The causes of inflation are a disputed question, and a great deal of literature was concerned with the question. Intuitively, you can grasp that larger amounts of money in the economy will lead to inflation, since everybody owns more money and consequently are willing to pay more for the same goods. You can also understand that if some important goods to the economy (such as oil) are highly demanded, their prices will rise (along with all oil derivatives and oil dependent products). That is why our monetary and financial systems are also oil dependent.

Who sets interest rates? Before tackling this question, understand the following: owning cash is not free, there is a certain value attributed to the simple fact of holding money. Can you guess why? Of course, you can. From the previous paragraphs, you now understand that if you are holding money, you are not lending it, and therefore, you are not earning that interest rate we talked about. The interest rate is also the cost of holding money in cash. The agent responsible for managing the amounts of money in an economy is the central bank. Thus, it is the central bank that controls its interest rate. In the US, this rate is called the federal funds rate. This is the rate at which commercial banks will lend to each other (approximately). Now, you must understand that there are thousands of different interest rates on the market, but that all these rates are somehow related to the federal funds rate. For example, when you are taking on debt to buy a car, you will typically be charged a higher rate than the federal funds rate. There are several reasons behind this: first, there is at least one financial intermediary between you and the federal funds rate, usually a commercial bank. Second, as an individual, you are bearing much more specific risk than an institution like a Credit Suisse, or any other commercial bank.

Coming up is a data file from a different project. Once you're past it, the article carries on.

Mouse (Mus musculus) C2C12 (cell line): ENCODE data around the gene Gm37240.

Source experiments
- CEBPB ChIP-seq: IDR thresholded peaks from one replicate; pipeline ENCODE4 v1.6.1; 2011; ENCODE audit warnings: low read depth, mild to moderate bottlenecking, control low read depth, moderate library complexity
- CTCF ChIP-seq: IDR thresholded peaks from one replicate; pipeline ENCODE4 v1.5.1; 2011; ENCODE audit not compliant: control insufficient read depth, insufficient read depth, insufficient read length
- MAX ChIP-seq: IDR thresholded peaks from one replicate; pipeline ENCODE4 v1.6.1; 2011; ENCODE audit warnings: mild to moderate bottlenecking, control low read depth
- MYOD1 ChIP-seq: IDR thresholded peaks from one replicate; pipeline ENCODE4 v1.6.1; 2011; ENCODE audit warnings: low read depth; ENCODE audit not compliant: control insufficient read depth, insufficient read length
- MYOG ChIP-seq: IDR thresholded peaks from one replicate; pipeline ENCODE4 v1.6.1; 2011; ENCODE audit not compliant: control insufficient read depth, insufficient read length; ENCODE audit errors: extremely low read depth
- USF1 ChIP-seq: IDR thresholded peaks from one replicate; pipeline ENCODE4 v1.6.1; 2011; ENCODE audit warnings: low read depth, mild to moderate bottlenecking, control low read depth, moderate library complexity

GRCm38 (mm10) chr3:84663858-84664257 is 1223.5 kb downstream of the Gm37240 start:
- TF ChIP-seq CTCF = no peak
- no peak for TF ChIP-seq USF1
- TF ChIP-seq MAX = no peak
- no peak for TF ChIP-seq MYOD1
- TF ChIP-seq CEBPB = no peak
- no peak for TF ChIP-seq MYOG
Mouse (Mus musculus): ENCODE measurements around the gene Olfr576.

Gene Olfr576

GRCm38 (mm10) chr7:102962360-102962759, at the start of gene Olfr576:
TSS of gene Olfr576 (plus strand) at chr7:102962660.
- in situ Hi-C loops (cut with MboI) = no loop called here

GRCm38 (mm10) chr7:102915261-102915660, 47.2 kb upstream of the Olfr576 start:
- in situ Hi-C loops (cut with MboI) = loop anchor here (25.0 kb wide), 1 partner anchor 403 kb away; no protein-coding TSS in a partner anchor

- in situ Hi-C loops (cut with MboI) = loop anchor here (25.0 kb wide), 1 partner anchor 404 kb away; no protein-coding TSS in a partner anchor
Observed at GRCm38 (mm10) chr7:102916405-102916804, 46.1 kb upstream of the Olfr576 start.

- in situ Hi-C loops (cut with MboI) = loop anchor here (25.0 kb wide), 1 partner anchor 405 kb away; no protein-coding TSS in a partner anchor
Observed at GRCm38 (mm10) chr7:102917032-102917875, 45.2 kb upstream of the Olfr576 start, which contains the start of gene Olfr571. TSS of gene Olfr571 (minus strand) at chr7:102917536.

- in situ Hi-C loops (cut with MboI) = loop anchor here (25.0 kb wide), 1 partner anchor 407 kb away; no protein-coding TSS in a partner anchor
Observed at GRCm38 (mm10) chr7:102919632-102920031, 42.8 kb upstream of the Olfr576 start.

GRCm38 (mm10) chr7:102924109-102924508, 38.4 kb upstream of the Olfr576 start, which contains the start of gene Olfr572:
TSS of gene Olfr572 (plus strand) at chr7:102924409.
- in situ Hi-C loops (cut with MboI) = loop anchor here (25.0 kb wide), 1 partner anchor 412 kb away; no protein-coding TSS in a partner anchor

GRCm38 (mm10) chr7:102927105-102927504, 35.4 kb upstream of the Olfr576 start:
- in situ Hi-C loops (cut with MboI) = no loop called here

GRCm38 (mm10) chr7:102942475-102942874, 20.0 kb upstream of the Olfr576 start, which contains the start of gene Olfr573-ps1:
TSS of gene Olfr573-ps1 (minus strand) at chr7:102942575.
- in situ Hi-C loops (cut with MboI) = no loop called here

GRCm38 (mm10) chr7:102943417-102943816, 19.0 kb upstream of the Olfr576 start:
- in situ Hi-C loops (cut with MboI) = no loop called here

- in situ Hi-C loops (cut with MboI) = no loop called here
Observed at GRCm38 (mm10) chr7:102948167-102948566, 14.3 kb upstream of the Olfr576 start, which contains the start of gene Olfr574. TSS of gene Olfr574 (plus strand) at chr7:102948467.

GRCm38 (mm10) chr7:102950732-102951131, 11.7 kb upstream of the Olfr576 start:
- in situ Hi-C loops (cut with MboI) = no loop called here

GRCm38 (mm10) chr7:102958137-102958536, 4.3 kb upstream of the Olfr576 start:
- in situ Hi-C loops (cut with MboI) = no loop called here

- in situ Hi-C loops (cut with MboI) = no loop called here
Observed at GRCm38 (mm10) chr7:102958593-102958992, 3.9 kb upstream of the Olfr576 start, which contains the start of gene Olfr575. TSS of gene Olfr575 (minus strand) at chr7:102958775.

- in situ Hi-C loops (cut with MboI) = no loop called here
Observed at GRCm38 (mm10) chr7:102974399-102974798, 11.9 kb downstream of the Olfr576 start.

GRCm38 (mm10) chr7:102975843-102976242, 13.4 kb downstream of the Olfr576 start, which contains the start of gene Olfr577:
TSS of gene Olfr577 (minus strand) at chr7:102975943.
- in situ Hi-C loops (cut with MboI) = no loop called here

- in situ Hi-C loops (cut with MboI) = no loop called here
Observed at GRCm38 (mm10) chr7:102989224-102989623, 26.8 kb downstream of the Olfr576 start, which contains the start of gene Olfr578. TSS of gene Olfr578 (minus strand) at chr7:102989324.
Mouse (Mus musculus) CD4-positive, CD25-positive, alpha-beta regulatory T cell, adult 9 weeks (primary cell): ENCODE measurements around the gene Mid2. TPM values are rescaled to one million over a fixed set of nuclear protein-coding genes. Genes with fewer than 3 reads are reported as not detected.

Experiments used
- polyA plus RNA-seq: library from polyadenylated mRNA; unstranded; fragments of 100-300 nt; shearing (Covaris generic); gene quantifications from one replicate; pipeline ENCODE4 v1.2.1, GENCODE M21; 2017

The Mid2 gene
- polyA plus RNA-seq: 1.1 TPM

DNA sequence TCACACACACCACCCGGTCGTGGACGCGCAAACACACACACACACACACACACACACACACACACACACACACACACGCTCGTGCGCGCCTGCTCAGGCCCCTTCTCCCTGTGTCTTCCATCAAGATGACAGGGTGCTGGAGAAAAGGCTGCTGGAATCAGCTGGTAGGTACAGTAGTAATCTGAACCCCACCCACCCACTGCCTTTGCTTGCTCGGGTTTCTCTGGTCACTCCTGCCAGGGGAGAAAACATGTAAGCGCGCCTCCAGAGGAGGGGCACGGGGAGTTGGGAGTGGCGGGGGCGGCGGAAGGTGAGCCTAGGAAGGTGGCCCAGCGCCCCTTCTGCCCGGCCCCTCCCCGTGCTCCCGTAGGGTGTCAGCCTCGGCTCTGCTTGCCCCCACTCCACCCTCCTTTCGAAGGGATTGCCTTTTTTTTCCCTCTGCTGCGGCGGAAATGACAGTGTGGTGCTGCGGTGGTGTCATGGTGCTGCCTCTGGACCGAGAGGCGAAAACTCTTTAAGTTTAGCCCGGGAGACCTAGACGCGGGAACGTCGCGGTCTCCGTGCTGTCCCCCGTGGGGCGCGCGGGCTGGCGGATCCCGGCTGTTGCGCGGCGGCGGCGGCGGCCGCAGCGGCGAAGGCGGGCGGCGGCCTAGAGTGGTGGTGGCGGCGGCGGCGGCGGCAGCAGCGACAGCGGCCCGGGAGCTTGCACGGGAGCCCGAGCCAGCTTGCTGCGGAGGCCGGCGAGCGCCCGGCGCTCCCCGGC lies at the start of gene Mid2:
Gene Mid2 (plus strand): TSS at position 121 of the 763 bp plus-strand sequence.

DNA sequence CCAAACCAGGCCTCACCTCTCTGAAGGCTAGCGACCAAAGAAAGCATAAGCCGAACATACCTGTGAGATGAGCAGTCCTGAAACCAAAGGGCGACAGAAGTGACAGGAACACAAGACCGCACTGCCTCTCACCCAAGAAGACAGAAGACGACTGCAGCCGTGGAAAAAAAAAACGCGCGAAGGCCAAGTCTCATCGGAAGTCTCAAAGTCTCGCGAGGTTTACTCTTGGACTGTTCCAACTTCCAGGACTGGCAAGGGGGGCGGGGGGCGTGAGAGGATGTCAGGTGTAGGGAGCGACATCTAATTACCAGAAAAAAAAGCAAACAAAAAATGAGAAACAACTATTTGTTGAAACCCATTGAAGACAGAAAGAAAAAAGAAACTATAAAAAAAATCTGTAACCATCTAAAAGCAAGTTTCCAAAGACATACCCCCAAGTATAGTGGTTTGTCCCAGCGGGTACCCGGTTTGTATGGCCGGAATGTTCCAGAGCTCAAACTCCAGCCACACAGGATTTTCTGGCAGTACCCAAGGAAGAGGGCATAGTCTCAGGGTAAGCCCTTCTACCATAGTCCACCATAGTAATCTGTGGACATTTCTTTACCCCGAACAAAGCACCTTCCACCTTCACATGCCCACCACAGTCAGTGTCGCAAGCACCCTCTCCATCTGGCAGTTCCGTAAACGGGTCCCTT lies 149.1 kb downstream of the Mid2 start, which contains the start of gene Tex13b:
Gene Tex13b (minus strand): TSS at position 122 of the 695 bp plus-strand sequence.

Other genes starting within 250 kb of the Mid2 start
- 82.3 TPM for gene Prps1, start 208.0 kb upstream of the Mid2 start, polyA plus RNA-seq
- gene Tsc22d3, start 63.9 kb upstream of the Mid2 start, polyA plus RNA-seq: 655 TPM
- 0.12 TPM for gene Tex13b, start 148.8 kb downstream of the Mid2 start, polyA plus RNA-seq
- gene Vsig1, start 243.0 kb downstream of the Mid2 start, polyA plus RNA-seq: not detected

Now that you know who sets the guiding interest rate, you can guess why interest goes upward or downward. Each central bank has its particular mission, but all central banks have in common that they usually have an inflation target, and a certain mission concerning the country’s economy. The mission of the Swiss Central Bank is stated in the following mandate: The Swiss National Bank (SNB) conducts the country’s monetary policy as an independent central bank. It is obliged by Constitution and statute to act in accordance with the interests of the country as a whole. Its primary goal is to ensure price stability, while taking due account of economic developments. In so doing, it creates an appropriate environment for economic growth.

If interest rates are low, this will generally initiate economic growth, since any entrepreneur can borrow money without having to pay much interest. On the other hand, high interest rates are a barrier to entrepreneurship, since it is then very expensive to borrow. Therefore, you may state that low interest rate is an accelerator, while high interest rates is a brake, inflation is a speed limit, and the world markets (import-export) is the road. Managing the SNB is pretty much like driving a big truck.

For the sake of intuition and understanding, I simplified many of the concepts. If you want to dig deeper into interest rates, come attend some of HEC’s classes!

Charles Emsens